Kubernetes: The Good Parts

This is the start of a blog post series that will discuss the various aspects of Kubernetes. Inspired by Douglas Crockford’s cautionary tale (JavaScript: the good parts) we’ll try to guide you through the myriad of choices when choosing the type of Kubernetes installation, setting up a continuous pipeline to deploy your application to a Kubernetes cluster and how to secure said cluster.

What’s Kubernetes?

Kubernetes is a Platform as a Service (PaaS). This means we can automate our application deployments just like we can with Heroku and Cloud Foundry using a single YAML file to define how our application is configured and deployed.

We can also scale and monitor these applications in a generic fashion i.e. no specialised knowledge is required about the application. We can run one off computational tasks or have them scheduled on a regular basis.

Kubernetes is highly extensible, allowing you to add new functionality and provide APIs that other components within Kubernetes can interact with.

The components required to set up a Kubernetes cluster


A Kubernetes cluster consists of a Master and at least one Node (a worker machine, usually a virtual machine).

The Master (control plane) component (there can be more than one for resiliency) makes decisions on scheduling and responding to cluster events like provisioning and autoscaling.

The Node component carries out the actual work as instructed by the Master.


If we zoom into a node, we can see that a pod which is the smallest unit that can be deployed to a Kubernetes cluster consists of one or more containers. Just like containers are analogous to those in Docker (the only exception is that with Kubernetes you can use alternative container runtimes like rkt, containerd, cri-o, etc). Pods can be thought of as a docker compose file, where you orchestrate one or more containers to build an application.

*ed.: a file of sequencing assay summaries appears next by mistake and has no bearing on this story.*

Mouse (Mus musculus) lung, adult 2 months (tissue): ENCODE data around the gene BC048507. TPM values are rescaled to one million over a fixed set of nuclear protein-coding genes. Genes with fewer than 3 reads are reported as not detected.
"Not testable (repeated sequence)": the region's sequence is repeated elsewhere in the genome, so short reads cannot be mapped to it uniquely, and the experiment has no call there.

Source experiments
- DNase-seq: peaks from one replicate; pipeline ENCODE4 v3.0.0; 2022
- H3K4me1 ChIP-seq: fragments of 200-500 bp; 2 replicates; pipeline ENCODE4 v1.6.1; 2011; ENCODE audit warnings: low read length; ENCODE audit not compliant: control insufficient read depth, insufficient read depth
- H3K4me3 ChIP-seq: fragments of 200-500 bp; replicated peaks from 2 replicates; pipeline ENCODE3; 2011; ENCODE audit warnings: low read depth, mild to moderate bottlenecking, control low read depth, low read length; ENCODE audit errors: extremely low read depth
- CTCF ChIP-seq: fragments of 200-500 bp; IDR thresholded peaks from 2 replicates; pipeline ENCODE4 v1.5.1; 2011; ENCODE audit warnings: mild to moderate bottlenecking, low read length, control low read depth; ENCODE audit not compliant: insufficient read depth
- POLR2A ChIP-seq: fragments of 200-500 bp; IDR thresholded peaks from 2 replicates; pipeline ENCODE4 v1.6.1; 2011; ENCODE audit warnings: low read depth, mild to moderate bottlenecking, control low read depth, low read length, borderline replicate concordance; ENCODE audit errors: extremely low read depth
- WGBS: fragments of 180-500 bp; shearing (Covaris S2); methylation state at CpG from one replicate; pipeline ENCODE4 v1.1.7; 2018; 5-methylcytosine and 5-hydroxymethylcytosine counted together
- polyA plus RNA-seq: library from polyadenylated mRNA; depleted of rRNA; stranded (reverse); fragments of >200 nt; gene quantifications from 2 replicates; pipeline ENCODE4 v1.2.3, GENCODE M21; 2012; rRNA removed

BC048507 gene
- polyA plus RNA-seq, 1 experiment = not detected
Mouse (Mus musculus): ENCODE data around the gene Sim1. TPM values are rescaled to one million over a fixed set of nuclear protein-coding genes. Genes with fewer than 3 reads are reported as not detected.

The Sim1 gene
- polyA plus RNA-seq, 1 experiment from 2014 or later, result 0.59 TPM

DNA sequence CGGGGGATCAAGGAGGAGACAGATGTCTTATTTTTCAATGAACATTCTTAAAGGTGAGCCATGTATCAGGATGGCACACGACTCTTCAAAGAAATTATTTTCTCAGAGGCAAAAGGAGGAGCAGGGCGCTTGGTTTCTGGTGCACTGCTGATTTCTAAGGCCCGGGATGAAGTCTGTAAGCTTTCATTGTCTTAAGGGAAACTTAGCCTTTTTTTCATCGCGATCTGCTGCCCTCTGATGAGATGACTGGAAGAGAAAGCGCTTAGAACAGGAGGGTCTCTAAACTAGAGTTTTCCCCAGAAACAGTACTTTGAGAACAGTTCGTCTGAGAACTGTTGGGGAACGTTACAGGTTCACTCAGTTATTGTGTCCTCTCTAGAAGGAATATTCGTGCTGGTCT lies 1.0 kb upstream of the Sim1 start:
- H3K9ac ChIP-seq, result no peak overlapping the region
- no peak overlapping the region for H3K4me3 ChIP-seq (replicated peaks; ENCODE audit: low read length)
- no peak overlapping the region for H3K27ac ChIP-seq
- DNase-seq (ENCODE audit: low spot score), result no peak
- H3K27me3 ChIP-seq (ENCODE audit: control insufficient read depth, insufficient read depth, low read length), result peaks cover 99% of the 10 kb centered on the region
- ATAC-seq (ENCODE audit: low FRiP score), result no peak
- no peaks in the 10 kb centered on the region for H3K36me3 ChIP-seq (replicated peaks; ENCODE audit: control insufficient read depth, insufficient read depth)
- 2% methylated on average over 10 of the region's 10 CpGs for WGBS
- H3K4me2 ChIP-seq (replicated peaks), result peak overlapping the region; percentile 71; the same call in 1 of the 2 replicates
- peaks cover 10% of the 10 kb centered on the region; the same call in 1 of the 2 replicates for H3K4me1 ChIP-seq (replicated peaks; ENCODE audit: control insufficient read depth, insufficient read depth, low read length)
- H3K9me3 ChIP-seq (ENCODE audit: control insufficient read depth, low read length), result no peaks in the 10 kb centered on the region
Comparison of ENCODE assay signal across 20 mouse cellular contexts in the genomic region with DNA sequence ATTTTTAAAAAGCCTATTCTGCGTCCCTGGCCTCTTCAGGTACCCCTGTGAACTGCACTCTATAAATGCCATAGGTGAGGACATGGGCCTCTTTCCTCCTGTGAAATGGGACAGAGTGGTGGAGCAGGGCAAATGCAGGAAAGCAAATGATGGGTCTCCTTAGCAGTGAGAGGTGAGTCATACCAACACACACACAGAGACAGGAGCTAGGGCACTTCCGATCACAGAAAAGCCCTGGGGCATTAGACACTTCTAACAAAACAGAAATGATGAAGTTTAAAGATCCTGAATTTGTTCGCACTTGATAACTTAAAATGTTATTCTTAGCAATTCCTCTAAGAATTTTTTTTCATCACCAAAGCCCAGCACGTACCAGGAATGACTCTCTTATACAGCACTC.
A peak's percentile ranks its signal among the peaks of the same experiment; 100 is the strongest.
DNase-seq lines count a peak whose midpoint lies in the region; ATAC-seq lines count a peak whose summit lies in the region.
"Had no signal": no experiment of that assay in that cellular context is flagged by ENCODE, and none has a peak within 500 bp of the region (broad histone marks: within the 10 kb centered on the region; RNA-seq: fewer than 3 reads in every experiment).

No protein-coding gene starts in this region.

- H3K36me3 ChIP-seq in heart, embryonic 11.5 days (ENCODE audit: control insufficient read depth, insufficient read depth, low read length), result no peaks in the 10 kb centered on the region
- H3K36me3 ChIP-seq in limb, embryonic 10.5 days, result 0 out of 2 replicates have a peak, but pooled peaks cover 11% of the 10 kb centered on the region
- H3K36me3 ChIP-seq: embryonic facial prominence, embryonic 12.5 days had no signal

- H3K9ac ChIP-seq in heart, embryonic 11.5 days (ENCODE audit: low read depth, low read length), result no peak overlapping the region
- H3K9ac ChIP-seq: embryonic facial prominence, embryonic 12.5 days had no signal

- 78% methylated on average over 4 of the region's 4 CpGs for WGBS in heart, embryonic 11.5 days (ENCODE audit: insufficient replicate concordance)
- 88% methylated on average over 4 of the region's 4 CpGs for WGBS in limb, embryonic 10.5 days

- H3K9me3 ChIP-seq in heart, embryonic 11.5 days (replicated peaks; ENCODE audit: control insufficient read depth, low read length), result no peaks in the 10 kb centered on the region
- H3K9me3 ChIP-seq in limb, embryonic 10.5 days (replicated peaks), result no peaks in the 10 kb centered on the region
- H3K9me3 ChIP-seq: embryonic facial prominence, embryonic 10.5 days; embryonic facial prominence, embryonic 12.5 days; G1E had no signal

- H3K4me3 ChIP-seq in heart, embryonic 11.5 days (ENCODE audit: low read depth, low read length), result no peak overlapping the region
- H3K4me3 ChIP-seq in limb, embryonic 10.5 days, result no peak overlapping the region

One or more pods can form a deployment (often done to scale out an application). These pods are usually scheduled by the Master and assigned to nodes that have the capacity or specific capability.

Typical uses and applications

As we mentioned at the start, we can think of Kubernetes clusters as a personal Platform as a Server (PaaS). We can take this further and using a Kubernetes application like OpenFaaS, OpenWhisk and Fn turns our cluster into full-blown Serverless platform.

Further reading

  • kubernetes.ioThe canonical definition of “What is Kubernetes”
About the Author
Mark Sta Ana
Reliability Engineer at Made Tech

We are hiring! Find out more about a career at Made Tech.

Download a preview of our new book

Legacy technology is one of the biggest threats to public sector organisations. Whether you’ve started your journey already or don’t know where to begin, this book has been written to guide you to define and implement the right approach for your organisation.

Get your preview copy now